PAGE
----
I also went to a panel about the differences between writing YA Sci-Fi and Fantasy and writing adult Sci-Fi and Fantasy. To be honest, I think the differences could be summed up just by looking at the panel, which was composed of 5 female writers. Seriously, though, I came away with a great reading list and an itch to try my hand at a YA Fantasy (because, you know, I don’t have enough projects already on the go :D).

There was another panel on the future of publishing, featuring some Canadian editors and agents, who bemoaned the lack of an “Upper Middle Grade” (age 12-15) category for readers – making them totally my kind of people. 😀

Finally, I went a workshop on Picture Books, led by an editor from Canadian Publisher Groundwood Books, where I learned the ideal length for a PB in Canada is 800-1000 words. You can bet I’ll be sharing that info with Bri!

I also enjoyed meeting some people I’d previously only interacted with online – critique partners, network members, and even another of Bri’s clients – as well as being introduced to new faces, and re-connecting with old friends.

The other benefit I got from the conference came from my One-on-One critique session, which this time took the form of a Social Media evaluation. I’ll confess that the critique wasn’t quite what I was expecting, but I did come away with lots of things to think about (and change). It looks like my blog is going to undergo a bit of a transformation in the next few weeks, so don’t be scared if things look different next time you pop by.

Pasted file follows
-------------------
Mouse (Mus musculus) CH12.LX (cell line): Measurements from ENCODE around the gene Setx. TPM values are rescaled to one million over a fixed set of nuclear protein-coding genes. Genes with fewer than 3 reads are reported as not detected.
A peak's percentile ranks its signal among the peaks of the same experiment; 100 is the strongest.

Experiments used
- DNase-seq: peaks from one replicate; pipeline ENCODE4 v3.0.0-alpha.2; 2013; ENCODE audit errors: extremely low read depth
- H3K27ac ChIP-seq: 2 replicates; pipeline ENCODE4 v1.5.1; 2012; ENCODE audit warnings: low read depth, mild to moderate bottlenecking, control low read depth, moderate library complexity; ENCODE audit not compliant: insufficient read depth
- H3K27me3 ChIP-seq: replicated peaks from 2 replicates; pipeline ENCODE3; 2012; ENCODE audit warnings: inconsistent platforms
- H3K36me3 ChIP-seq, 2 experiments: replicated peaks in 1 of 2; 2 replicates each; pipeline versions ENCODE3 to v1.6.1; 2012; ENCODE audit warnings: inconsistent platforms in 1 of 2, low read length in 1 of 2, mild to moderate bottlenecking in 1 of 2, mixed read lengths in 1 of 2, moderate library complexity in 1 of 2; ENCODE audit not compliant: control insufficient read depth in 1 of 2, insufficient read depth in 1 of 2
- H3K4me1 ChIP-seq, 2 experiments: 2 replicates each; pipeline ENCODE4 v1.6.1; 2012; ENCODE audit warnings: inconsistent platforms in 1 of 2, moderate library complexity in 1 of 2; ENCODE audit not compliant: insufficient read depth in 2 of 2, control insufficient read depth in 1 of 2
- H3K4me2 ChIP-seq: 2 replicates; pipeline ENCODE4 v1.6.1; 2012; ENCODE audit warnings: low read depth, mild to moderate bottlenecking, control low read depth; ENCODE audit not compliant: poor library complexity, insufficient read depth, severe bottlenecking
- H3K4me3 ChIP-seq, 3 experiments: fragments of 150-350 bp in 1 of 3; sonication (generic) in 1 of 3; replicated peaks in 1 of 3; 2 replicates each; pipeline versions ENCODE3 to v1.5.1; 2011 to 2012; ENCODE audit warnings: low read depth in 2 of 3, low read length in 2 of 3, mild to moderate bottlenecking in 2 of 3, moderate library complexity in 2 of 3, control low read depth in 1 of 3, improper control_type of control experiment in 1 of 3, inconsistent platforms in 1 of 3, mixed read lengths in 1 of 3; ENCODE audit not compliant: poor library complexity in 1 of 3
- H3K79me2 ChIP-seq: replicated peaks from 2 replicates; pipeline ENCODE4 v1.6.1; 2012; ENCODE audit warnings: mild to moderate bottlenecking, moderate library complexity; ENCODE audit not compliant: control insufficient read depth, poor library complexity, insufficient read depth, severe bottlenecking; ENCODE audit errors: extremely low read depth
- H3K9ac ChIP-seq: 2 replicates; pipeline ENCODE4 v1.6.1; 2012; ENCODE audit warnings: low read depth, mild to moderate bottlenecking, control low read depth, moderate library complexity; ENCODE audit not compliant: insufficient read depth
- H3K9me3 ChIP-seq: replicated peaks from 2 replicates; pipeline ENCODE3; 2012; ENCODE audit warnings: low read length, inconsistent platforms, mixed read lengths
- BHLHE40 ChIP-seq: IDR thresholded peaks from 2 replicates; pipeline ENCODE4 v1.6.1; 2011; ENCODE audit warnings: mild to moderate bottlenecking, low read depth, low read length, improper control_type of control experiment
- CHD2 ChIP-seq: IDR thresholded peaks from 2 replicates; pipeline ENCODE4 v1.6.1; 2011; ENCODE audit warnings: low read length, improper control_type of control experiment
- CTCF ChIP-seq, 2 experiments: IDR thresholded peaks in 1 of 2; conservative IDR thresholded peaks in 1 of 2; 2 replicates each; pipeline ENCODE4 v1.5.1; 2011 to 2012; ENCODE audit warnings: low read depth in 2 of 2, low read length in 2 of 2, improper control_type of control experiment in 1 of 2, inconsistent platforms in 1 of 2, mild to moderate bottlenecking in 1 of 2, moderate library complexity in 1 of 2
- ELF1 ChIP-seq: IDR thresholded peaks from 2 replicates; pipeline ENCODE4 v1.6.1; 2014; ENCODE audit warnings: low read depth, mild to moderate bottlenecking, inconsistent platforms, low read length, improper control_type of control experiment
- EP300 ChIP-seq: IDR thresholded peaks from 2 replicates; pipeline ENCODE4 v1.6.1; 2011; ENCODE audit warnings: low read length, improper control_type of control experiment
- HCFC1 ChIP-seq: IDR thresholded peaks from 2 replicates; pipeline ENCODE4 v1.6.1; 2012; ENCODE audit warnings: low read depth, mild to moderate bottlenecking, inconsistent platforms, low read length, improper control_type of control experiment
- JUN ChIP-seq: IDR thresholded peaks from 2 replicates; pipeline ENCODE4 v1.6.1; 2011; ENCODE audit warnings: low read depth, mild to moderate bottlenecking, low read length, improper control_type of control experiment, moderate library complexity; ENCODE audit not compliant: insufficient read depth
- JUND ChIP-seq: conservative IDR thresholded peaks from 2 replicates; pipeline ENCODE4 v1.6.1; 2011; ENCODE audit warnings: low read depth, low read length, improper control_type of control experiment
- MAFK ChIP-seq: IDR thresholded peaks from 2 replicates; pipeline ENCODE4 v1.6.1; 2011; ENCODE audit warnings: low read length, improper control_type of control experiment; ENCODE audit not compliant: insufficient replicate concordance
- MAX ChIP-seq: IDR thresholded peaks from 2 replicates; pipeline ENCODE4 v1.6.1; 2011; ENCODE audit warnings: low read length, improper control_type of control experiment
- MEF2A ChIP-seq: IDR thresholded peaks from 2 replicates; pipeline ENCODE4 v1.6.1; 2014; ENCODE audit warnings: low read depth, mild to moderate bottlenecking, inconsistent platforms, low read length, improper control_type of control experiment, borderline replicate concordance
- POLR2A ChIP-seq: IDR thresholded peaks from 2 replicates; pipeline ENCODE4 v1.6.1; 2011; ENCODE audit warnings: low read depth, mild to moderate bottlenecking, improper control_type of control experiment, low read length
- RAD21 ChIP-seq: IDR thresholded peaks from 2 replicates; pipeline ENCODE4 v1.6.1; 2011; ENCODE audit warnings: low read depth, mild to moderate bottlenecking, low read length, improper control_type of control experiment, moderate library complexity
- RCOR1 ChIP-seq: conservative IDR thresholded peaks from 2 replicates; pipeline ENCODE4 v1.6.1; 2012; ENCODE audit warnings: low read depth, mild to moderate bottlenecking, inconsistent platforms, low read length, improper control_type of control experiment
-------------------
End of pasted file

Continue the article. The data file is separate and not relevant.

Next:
Right, off to go work on revising both my MG and my blog. See you next week.

Ever wondered what a CANSCAIP conference is like? @k_callard shares her thoughts. http://wp.me/p4iSYz-df (Click to tweet)

Missed last weekend’s CANSCAIP conference? Let @k_callard fill you in. http://wp.me/p4iSYz-df (Click to tweet)

You Have to Break a Few Eggs…


You can’t make an omelet without breaking eggs – any cook will tell you that. (Bonus points if you just thought, “But LOOK what HAPPENED to the COOK!”*)

What does that have to do with writing?

Everything. At least for first drafts and revisions.

When it comes to first drafts you have to be willing to make mistakes. If you spend too much time trying to make every little detail perfect, you’ll never get past the first page. First drafts are the place to explore thoughts and ideas, to let your pen (or fingers on the keyboard) fly. I’m not saying you shouldn’t plan – I’m a reformed pantser, myself – but you should give yourself permission to write badly. If a phrase doesn’t ring true, or your dialogue sounds clunky, don’t spend hours stressing over it, move on and keep writing.

In fact,  I’ve been known to skip over things when I can’t figure out the phrasing or what needs to happen. Sometimes I’ll leave a note in caps (EM SAYS SOMETHING WITTY) or (ZANE ESCAPES…SOMEHOW) -especially during NaNo- other times I’ll just leave a blank space and give myself time to dwell on it when I’m not writing.

But this “breaking eggs” philosophy can also apply to revisions. This week Bri asked me to work on a fairly significant revision of a PB I’d shown her. In previous revisions I’d tried to hang on to my favorite phrases, which resulted in drafts that weren’t much different from the original. This time I gave myself permission to break eggs – to just write out a new draft, no matter how badly it turned out, because then at least I’d have a basis for my revision.

And I did. And it wasn’t as bad as I’d feared. In fact, the new version came out quite nicely (well, okay, we’ll see what my crit partners say). And all because I let go of my fear of imperfection.